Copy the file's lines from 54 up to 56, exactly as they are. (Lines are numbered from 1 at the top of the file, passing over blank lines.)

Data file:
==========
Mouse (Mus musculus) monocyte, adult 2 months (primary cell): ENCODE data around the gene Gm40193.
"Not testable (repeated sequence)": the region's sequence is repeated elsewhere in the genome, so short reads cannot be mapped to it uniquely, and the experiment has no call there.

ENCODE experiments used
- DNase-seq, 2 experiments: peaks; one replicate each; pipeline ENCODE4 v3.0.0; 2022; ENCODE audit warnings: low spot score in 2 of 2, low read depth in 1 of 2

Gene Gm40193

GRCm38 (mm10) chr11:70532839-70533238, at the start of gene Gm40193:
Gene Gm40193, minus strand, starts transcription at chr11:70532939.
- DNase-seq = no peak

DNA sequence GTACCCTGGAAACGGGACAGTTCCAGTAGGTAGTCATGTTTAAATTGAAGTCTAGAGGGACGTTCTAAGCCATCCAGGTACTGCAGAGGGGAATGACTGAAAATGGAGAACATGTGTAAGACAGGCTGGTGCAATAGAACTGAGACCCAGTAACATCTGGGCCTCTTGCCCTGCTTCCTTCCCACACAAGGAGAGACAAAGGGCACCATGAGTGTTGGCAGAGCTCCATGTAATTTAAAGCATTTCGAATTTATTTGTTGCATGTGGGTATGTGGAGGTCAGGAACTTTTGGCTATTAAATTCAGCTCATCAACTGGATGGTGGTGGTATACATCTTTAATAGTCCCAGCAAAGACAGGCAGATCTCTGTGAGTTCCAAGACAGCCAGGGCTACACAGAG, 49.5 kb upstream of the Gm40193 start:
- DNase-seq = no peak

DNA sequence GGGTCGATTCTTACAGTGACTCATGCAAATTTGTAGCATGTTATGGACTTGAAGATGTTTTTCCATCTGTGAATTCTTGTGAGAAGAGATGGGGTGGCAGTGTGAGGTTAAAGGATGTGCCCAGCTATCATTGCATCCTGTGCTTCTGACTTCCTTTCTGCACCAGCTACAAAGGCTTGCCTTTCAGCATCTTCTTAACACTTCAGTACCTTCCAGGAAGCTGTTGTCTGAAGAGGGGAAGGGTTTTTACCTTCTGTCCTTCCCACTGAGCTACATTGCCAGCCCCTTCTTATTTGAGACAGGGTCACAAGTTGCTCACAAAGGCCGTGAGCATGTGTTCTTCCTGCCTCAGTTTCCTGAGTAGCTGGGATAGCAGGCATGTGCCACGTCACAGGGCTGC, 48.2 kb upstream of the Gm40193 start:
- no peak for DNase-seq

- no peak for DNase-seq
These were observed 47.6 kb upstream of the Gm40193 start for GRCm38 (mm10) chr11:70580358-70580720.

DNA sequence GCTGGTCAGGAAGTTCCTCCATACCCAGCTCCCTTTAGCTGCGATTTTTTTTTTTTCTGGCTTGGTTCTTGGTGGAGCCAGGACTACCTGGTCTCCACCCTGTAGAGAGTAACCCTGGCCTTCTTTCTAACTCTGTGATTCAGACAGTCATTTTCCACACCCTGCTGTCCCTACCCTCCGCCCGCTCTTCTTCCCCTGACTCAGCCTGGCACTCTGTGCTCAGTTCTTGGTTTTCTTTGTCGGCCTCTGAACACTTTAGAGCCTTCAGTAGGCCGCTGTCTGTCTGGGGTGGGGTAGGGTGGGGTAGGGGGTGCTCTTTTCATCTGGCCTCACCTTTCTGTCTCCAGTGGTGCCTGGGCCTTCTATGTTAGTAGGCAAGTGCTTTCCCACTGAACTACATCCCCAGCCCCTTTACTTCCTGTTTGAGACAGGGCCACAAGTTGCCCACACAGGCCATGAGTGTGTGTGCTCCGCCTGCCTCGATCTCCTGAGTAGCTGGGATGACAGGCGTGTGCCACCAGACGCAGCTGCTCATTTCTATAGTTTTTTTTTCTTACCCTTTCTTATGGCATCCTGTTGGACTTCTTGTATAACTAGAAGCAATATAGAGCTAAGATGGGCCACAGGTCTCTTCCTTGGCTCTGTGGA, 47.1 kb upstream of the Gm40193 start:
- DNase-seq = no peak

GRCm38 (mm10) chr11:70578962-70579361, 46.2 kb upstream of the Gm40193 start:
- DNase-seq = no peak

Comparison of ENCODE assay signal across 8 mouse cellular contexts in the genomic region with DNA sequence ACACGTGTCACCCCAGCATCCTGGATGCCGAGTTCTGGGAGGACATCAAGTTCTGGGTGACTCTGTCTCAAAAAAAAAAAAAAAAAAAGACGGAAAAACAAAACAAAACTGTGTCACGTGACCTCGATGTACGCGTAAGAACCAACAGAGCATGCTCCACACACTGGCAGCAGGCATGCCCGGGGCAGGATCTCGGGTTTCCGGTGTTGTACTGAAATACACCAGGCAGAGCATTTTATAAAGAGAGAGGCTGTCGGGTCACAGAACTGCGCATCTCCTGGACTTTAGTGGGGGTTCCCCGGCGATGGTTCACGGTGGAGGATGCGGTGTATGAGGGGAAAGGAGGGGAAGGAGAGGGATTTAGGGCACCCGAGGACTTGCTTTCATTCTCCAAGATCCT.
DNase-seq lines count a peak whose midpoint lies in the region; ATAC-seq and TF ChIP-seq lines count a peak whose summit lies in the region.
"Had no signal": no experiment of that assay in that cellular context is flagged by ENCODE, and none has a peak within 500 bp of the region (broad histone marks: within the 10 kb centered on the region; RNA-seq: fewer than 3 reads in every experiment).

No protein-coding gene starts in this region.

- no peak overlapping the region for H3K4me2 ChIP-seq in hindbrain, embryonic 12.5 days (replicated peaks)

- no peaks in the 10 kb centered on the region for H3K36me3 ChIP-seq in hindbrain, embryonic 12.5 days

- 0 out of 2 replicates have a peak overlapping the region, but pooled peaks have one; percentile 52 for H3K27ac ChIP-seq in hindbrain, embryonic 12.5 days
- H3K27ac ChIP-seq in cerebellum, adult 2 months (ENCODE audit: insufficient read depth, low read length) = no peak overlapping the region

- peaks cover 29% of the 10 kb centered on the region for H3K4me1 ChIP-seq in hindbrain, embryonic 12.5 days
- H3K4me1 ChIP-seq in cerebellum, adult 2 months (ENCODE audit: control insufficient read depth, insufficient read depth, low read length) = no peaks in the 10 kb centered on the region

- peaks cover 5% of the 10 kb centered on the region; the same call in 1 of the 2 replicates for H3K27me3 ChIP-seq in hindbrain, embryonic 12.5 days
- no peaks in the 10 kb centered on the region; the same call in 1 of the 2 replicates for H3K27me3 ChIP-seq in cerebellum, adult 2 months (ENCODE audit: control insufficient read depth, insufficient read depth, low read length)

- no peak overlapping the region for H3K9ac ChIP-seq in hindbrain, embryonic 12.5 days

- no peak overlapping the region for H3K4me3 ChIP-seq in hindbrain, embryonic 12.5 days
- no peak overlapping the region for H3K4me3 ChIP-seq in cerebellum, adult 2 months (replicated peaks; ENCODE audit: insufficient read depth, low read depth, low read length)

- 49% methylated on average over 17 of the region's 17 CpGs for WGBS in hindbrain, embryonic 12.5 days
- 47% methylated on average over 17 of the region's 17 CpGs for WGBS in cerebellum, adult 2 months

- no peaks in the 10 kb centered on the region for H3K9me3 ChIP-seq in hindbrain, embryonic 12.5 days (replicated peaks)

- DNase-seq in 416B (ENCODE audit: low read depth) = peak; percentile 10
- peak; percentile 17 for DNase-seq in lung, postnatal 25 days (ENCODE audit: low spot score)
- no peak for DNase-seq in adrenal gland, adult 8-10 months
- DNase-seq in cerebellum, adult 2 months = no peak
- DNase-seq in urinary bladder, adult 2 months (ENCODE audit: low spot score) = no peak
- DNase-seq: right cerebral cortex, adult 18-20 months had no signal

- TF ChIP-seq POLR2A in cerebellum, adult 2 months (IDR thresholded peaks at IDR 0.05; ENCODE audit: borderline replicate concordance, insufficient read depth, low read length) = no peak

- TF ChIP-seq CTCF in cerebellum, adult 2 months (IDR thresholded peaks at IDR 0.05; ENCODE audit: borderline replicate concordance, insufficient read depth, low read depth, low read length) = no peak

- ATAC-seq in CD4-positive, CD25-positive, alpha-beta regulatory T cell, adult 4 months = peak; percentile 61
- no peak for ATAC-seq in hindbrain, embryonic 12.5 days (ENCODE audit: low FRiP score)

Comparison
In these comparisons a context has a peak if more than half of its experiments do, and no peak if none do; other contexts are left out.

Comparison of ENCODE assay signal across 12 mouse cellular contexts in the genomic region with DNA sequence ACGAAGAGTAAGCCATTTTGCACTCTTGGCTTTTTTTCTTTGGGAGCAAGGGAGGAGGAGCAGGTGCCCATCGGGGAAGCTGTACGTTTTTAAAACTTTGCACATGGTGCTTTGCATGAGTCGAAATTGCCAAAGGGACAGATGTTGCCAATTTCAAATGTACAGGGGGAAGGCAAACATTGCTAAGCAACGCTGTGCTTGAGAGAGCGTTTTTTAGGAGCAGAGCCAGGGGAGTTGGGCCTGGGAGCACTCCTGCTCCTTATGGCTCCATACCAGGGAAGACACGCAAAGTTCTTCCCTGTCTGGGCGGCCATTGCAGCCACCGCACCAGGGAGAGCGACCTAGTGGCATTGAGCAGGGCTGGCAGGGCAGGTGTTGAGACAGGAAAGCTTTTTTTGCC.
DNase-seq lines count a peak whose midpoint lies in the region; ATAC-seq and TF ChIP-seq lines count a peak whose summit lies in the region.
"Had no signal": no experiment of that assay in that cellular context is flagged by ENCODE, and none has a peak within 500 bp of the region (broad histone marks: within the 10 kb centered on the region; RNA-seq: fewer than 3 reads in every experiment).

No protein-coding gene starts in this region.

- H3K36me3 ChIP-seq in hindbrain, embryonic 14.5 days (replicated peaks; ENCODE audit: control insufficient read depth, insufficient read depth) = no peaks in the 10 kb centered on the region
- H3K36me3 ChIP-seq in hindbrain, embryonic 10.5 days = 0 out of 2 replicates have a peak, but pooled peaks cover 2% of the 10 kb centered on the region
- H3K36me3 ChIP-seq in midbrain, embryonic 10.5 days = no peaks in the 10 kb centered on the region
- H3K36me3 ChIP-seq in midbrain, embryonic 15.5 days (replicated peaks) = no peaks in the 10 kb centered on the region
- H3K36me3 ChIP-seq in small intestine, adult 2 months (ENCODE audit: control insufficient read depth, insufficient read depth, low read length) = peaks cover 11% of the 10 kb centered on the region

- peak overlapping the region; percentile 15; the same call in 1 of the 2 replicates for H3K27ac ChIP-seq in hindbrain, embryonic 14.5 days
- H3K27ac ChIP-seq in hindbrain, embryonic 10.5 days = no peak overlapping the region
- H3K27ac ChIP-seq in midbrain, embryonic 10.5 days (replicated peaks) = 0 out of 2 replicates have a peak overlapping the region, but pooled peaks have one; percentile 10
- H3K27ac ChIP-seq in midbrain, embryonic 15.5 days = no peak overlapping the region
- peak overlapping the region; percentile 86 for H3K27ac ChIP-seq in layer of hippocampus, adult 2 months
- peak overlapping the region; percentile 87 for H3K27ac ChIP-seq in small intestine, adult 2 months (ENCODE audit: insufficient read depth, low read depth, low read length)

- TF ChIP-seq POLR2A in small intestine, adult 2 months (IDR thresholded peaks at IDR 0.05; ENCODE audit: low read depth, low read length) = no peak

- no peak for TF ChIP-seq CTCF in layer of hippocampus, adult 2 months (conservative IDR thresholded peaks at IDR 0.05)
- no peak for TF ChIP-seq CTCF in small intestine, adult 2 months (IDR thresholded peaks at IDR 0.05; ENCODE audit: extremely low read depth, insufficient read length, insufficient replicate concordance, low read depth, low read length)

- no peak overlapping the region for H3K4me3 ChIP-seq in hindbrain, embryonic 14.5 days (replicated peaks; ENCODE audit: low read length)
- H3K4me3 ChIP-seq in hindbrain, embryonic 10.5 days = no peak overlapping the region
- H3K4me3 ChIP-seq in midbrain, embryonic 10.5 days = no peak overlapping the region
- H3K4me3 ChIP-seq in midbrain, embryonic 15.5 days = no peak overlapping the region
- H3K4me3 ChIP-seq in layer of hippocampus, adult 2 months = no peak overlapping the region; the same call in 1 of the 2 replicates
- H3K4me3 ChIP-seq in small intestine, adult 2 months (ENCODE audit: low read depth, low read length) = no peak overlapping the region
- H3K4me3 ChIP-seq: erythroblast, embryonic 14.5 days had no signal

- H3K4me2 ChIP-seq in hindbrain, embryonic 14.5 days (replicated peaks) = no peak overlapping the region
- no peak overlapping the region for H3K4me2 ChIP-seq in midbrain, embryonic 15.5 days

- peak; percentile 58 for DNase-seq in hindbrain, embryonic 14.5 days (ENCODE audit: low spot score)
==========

- H3K36me3 ChIP-seq in hindbrain, embryonic 10.5 days = 0 out of 2 replicates have a peak, but pooled peaks cover 2% of the 10 kb centered on the region
- H3K36me3 ChIP-seq in midbrain, embryonic 10.5 days = no peaks in the 10 kb centered on the region
- H3K36me3 ChIP-seq in midbrain, embryonic 15.5 days (replicated peaks) = no peaks in the 10 kb centered on the region